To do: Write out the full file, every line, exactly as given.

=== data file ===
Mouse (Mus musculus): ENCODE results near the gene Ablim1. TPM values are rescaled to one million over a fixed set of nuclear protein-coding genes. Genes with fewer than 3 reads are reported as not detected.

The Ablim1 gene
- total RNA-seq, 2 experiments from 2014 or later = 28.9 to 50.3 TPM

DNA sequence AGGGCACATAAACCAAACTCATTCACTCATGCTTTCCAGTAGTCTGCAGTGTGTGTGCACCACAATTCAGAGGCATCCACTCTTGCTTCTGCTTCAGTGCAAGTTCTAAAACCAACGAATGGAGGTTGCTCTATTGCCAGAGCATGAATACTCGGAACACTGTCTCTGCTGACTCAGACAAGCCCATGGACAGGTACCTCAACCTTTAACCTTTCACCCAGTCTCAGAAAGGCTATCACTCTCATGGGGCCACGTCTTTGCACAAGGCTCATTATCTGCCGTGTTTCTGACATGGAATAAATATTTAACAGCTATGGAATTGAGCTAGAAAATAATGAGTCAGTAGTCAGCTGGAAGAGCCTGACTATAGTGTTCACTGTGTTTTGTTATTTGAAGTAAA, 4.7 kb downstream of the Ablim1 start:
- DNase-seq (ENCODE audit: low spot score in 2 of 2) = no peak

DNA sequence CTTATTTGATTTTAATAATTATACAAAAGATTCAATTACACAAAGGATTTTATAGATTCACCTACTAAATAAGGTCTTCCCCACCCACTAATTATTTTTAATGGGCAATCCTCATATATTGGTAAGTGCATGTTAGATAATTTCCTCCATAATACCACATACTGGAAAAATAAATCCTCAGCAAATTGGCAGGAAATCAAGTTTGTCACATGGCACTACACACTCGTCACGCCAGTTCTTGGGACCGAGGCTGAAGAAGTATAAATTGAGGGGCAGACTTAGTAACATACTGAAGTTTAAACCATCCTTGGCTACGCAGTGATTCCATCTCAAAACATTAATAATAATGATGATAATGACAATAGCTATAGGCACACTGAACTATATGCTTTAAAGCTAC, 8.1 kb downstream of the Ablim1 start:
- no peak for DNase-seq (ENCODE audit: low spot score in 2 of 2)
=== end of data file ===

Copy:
Mouse (Mus musculus): ENCODE results near the gene Ablim1. TPM values are rescaled to one million over a fixed set of nuclear protein-coding genes. Genes with fewer than 3 reads are reported as not detected.

The Ablim1 gene
- total RNA-seq, 2 experiments from 2014 or later = 28.9 to 50.3 TPM

DNA sequence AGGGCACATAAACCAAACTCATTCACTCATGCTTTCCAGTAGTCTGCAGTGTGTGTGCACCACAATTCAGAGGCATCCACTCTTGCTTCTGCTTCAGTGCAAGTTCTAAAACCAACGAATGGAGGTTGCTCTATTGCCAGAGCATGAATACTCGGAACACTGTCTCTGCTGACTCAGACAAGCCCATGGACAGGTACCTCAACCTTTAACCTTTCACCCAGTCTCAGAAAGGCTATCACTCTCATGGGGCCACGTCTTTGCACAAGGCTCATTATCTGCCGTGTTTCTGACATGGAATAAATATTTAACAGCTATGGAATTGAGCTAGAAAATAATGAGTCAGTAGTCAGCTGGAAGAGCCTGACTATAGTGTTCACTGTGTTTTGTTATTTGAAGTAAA, 4.7 kb downstream of the Ablim1 start:
- DNase-seq (ENCODE audit: low spot score in 2 of 2) = no peak

DNA sequence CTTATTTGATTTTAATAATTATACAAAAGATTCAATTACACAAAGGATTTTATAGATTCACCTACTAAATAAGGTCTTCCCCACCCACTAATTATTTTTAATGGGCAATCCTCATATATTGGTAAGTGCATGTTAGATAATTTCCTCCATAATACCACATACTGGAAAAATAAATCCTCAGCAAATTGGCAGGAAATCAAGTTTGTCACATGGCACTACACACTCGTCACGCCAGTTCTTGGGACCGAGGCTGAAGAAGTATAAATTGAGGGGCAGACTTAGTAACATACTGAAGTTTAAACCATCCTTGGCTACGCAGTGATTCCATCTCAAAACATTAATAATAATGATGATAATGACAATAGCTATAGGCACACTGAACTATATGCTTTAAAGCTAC, 8.1 kb downstream of the Ablim1 start:
- no peak for DNase-seq (ENCODE audit: low spot score in 2 of 2)